We studied a 2-m-deep deposit of chimney swift guano (figure 1), located in a chimney attached to Fleming Hall at Queen's University in Kingston, Ontario, Canada (44°13′35′′ N, 76°29′38′′ W). The chimney was idled in 1928, and was thereafter a major roost site and a subject of previous banding studies . Thousands of swifts roosted here nightly during that period with little variation in abundance across years (estimates for the 1930s and 1940s can be found in  and for the 1970s in ), allowing the deposit to accumulate and produce a stratigraphic environmental record. The guano deposit ceased accumulating in 1992, when the chimney was capped. Microscopic inspection of the guano revealed that more than 99 per cent of the material was ornithogenic and composed almost entirely of non-digestible insect remains (thus reflecting the diet of swifts). We collected a stratigraphic sequence of the deposit by excavating into and up through the guano from the access door at the bottom (figure 1b). We removed material from a portion of the chimney's 120 × 120 cm interior to create a smooth vertical face. We then used a stainless steel tray (1 × 18 × 22 cm) with one open end to slice 1 cm layers off the top of the deposit, working down the exposed face. The tray was flushed with acetone after every five samples to reduce cross-contamination.
The guano deposit was dated using standard approaches applied to dating stratigraphically intact lake sediment cores . Here, we measured 137Cs, an artificial radionuclide associated with above-ground nuclear weapons testing, which in North America began in the late 1940s and peaked in 1963, just prior to the signing of a test ban treaty . Briefly, layers of guano were freeze-dried, ground to a fine powder and placed in centrifuge tubes (8.4 cm height and 1.5 cm outer diameter) up to a height of approximately 2 cm (between 1 and 2 g). After the deposits had settled, the tubes were sealed with epoxy and allowed to equilibrate for three weeks before counting on a digital, high-purity germanium spectrometer (DSPec, Ortec). The resulting spectrum files show 137Cs at 662 keV. The spectrum files were processed by DOS-based software  that included calculations for efficiency and self-absorption corrections. A peak in 137Cs activity was recorded at a depth of 70 cm, indicating 1963, the year of maximum atmospheric 137Cs fallout . Given this, and that the bottom layer of the deposit represented 1928 (the year the chimney was idled) and the top layer represented 1992 (the year it was capped), we estimated that approximately 2.2 cm of guano accumulated annually.
(c) Stable isotopes
Stable isotopes of carbon (δ13C) and nitrogen (δ15N) of the guano remains might be used as dietary tracers in swifts. Typically, δ13C provides information on the source of food, whereas δ15N can be used to characterize trophic structure. To analyse stable-carbon and stable-nitrogen isotopes, we washed all guano samples with a 2 : 1 chloroform : methanol solution and air-dried them for 72 h under a fume hood. We then loaded 0.70–0.80 mg of homogenized samples into tin capsules and combusted them in an elemental analyser (NCS 2500) in-line with an isotope-ratio mass spectrometer (Finnigan DeltaplusXP). Stable-carbon and stable-nitrogen isotope ratios are expressed in per mil units (‰) as δ = (Rsample/Rstandard − 1) × 1000, where R = 13C/12C or 15N/14N, and Rstandard is either the international standard V-PeeDee Belemnite (carbon) or atmospheric N2 (nitrogen). We randomly repeated measurements for 10 per cent of all the samples and determined the precision of our isotope estimates to be ±0.9‰ for δ15N and ±0.3‰ for δ13C.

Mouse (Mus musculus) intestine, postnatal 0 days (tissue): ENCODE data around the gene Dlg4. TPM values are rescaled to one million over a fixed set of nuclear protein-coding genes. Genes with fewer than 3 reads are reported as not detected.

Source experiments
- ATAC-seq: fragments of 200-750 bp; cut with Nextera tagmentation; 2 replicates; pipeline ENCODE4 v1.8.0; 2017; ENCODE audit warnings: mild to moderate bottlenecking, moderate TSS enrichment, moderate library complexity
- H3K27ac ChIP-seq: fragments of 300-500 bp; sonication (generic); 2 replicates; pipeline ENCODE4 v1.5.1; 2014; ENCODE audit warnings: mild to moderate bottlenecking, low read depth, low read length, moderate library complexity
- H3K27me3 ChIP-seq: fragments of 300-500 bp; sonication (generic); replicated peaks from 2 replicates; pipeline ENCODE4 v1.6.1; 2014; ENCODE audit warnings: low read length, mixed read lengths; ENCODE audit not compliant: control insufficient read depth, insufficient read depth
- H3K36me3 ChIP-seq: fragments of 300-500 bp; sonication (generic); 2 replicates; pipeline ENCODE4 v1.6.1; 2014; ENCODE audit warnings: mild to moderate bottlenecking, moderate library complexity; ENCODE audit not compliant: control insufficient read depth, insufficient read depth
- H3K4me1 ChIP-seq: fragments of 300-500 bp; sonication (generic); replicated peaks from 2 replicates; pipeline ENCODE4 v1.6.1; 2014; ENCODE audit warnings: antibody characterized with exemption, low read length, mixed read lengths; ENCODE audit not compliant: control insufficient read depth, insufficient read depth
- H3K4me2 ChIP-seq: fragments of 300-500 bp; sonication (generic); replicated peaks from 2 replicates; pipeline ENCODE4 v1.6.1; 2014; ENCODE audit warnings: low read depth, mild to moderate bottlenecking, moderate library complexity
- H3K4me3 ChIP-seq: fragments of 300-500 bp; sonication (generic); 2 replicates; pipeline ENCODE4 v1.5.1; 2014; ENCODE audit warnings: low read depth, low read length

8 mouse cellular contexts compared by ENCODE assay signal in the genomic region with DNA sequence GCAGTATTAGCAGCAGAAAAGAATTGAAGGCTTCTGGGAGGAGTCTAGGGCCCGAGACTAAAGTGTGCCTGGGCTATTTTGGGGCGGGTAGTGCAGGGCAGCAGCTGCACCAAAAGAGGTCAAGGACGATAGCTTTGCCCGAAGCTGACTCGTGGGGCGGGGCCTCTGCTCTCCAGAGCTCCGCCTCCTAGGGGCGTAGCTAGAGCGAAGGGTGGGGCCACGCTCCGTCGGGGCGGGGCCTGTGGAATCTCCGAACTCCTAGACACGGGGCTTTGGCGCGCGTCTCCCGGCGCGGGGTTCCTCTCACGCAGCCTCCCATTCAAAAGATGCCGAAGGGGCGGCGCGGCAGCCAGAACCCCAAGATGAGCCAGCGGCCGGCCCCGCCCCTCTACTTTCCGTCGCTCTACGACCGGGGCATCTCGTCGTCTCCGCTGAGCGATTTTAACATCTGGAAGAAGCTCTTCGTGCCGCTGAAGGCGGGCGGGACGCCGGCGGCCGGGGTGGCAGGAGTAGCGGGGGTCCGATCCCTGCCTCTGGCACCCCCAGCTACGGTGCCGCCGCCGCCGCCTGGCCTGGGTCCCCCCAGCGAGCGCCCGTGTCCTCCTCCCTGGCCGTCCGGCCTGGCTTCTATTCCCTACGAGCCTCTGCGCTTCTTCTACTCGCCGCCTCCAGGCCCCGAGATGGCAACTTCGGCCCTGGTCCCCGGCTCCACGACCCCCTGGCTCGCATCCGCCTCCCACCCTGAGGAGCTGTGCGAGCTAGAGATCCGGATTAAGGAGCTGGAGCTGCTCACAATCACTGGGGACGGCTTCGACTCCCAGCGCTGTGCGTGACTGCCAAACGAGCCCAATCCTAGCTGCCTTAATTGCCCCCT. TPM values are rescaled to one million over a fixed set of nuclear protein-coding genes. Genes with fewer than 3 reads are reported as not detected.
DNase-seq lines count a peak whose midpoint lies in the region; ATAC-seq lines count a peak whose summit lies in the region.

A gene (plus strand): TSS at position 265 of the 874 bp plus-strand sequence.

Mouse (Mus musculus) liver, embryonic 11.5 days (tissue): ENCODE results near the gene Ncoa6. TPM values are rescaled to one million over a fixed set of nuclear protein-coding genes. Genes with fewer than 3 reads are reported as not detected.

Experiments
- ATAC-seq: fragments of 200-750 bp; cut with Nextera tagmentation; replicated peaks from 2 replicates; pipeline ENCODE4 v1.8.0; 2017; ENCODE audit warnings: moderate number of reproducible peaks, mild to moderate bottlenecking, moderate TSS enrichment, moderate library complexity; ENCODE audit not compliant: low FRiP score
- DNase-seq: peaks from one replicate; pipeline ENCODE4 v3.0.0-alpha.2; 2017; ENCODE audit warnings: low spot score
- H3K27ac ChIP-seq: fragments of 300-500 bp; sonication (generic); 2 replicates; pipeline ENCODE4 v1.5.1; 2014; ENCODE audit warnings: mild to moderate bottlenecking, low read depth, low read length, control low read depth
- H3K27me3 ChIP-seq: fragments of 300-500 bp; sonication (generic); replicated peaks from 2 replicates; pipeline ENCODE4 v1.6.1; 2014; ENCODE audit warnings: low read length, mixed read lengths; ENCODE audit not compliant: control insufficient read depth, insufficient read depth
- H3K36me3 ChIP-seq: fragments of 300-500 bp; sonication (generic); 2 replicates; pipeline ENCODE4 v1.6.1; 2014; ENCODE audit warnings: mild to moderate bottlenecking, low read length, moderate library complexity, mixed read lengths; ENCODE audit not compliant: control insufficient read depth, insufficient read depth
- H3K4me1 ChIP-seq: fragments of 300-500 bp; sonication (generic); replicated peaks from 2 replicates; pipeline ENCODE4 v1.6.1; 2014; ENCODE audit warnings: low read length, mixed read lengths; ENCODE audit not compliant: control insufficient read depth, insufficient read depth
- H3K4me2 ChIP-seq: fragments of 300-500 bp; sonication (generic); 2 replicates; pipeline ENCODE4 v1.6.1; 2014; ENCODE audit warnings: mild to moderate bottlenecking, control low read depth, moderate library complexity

(d) Entomological remains
We removed 10 ml subsamples from each centimetre of sampled guano and sorted each subsample under a dissecting microscope, using needles to separate the identifiable insect parts (e.g. heads, elytra and wings) from otherwise assimilated chitin fragments. These retained insect parts were identified at least to order, to family where possible, and to genus or species in some instances. The counting protocol included heads (either whole or part) that allowed identification, single elytra with less than half missing or broken and bodies with double elytra. The predominant prey items were Coleoptera (beetles) and Hemiptera (true bugs). Coleoptera were identified by examining the mandibles and head capsule. Hemiptera were identified by the presence of mouthpart stylets if visible, or the clypeus. Dried specimens from a single section were placed into a watch glass and the insect parts were counted under a dissecting microscope. Sections were assessed in a random order to prevent systematic bias.